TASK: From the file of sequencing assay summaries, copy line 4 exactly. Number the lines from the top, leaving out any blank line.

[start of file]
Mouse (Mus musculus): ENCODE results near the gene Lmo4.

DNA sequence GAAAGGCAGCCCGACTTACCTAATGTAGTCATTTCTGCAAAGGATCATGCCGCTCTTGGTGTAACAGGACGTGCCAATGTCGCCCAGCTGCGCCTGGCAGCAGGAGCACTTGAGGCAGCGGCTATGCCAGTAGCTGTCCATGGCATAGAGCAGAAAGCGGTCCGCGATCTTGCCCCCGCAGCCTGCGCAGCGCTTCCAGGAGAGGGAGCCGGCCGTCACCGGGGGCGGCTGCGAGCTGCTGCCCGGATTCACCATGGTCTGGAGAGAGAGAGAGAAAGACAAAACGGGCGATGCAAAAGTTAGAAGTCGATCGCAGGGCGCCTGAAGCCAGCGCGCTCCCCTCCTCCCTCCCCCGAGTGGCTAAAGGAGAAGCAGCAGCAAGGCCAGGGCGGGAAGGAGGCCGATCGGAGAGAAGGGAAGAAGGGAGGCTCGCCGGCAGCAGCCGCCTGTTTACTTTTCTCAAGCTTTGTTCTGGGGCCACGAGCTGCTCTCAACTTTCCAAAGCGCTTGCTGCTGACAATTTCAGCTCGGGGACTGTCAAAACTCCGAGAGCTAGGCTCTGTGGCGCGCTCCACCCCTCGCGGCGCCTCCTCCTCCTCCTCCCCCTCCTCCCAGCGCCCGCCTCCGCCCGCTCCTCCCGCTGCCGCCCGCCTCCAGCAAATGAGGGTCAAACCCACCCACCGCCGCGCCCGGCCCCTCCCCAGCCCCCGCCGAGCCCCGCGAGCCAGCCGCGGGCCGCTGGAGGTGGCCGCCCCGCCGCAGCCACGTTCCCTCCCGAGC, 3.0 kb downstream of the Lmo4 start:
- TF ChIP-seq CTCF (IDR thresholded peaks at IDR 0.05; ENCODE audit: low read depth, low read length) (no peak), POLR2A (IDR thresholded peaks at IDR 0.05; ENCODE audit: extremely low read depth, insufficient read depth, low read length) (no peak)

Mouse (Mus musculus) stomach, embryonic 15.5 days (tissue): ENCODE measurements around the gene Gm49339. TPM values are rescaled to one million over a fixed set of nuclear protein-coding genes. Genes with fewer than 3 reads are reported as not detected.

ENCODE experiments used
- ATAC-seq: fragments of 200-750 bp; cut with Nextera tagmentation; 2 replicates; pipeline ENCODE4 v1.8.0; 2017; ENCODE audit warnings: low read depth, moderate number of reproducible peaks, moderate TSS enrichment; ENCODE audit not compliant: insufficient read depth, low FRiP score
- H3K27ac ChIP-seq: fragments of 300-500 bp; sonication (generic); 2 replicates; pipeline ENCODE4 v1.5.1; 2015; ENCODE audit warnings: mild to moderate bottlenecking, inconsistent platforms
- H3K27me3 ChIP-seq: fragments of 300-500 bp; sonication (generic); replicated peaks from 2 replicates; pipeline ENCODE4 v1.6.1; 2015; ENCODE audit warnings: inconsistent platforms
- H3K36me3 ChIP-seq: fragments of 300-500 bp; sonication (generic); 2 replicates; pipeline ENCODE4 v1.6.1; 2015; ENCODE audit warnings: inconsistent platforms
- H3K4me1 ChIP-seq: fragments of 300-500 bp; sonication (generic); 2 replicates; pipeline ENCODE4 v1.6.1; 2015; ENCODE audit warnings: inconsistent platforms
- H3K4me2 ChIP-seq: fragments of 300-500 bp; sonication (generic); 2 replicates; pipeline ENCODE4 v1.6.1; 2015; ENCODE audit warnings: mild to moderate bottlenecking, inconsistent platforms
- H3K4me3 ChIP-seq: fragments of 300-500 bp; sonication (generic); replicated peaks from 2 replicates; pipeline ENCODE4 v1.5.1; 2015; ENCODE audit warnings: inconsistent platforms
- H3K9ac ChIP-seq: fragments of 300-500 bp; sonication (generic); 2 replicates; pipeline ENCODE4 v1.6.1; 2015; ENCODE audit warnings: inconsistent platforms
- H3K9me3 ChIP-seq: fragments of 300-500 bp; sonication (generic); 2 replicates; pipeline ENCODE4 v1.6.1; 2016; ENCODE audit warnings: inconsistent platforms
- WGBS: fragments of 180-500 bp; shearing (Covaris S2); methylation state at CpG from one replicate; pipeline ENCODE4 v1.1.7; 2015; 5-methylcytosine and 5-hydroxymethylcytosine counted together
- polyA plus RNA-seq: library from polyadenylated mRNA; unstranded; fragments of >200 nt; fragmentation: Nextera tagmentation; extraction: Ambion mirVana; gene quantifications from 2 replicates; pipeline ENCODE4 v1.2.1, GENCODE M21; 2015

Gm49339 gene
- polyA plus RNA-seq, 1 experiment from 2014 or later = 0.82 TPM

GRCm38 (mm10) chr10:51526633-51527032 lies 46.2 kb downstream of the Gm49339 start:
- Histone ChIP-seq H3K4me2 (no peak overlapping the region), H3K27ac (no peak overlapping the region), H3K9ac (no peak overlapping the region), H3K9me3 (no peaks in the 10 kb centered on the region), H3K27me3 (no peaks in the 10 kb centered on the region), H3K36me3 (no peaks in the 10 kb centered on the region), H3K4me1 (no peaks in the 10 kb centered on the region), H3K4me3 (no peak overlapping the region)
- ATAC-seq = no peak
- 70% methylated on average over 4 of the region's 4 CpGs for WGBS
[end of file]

Mouse (Mus musculus) stomach, embryonic 15.5 days (tissue): ENCODE measurements around the gene Gm49339. TPM values are rescaled to one million over a fixed set of nuclear protein-coding genes. Genes with fewer than 3 reads are reported as not detected.